The Federal Trade Commission recently held a forum to discuss the regulation of food-marketing to children. While the "industry-sponsored" Children's Food and Beverage Initiative insists that more regulation is not needed, researchers at the University of Arizona suggest otherwise.
In their investigation (PDF), the researchers found that the majority of food ads produced by self-regulating companies are for junk foods, AND at least 25 percent of junk foods ads come from companies that do not self-regulate. Not only that, healthy food advertisements are almost non-existent.
The researchers from Arizona aren't the only ones concerned about the importance of food-ad regulation. Together, the FTC, FDA, USDA, and the CDC formed a working group and issued a set of proposed standards for marketing foods to kids (PDF).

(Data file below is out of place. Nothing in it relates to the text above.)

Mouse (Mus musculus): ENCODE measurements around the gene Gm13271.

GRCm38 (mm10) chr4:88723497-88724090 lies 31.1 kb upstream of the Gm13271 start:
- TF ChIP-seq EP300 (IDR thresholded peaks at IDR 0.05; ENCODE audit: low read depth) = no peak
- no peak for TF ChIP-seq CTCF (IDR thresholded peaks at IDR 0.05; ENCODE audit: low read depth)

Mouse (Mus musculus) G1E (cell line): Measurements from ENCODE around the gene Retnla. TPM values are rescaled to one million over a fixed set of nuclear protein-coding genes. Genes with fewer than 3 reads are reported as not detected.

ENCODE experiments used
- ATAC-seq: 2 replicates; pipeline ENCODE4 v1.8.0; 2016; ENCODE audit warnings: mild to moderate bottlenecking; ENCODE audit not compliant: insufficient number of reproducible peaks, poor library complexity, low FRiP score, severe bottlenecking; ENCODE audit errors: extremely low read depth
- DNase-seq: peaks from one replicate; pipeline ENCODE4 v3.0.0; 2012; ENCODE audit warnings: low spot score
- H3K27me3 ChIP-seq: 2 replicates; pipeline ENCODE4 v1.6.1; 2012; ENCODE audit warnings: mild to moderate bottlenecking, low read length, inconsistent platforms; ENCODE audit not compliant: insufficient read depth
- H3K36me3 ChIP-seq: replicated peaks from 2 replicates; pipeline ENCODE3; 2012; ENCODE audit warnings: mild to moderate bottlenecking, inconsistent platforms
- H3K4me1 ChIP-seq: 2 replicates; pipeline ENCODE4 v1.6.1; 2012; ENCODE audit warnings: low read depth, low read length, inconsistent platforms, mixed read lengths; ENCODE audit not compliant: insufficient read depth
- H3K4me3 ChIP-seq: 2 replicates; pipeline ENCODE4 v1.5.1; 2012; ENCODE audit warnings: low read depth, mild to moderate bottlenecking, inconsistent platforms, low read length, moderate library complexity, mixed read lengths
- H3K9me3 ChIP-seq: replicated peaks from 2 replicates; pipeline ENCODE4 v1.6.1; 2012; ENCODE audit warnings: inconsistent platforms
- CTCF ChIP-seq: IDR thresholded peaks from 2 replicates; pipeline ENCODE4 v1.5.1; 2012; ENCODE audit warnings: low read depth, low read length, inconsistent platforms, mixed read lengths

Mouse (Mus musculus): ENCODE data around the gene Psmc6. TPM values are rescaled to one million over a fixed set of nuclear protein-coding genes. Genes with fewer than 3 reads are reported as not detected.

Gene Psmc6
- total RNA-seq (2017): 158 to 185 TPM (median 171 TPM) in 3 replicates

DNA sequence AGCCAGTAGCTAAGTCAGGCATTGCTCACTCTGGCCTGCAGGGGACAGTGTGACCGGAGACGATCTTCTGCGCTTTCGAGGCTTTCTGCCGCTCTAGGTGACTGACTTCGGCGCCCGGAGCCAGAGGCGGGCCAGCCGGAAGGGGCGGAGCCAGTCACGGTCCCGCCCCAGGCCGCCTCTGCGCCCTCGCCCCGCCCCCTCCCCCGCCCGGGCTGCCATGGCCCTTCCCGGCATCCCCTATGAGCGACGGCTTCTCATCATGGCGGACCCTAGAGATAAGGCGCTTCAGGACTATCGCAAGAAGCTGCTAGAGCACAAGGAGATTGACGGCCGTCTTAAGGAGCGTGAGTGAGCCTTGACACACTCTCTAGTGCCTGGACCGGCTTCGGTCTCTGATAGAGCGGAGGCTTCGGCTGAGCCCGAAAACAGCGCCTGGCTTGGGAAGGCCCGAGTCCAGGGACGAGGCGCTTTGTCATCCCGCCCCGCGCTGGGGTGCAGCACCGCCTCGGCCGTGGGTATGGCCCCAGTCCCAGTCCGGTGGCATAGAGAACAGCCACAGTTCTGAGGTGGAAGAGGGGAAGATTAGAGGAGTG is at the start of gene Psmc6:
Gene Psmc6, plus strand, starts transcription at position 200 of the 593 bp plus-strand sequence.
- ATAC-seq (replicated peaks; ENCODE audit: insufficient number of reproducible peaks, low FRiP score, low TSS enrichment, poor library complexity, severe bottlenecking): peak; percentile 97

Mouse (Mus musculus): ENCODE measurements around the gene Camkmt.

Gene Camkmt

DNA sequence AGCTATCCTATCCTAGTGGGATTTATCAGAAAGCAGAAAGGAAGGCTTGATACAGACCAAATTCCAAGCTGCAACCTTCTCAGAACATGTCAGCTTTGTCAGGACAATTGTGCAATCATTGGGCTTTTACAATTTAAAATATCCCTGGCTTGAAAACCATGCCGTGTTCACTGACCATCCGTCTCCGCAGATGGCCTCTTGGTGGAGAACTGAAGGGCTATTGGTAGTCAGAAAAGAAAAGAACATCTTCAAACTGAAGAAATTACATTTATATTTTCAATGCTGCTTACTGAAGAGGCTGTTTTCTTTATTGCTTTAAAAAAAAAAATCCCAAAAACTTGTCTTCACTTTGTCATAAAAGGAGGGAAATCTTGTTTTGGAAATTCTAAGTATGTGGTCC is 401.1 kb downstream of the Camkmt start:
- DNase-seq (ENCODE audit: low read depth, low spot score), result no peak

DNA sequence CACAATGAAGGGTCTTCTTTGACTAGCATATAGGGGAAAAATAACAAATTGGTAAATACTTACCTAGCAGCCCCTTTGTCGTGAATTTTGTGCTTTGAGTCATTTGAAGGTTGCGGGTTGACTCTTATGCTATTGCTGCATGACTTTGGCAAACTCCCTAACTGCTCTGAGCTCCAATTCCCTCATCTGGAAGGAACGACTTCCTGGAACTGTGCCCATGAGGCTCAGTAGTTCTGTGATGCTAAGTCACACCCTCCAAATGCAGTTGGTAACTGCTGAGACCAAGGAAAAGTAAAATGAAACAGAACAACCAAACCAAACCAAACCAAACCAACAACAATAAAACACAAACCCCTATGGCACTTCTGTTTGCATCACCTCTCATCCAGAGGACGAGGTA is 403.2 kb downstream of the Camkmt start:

Whether or not these standards and recommendations will be implemented, however, is yet to be determined and some commentators even question whether the steps being taken by the FTC are meaningful, or go far enough.
What do you think? Should the FTC take a more active role in regulating food marketing aimed at children? Leave a comment and let us know where you stand.
- What Will Stop Food Ads Aimed At Kids? (Atlantic)
- FTC Hearing on Kids' marketing: a preview (Food Politics)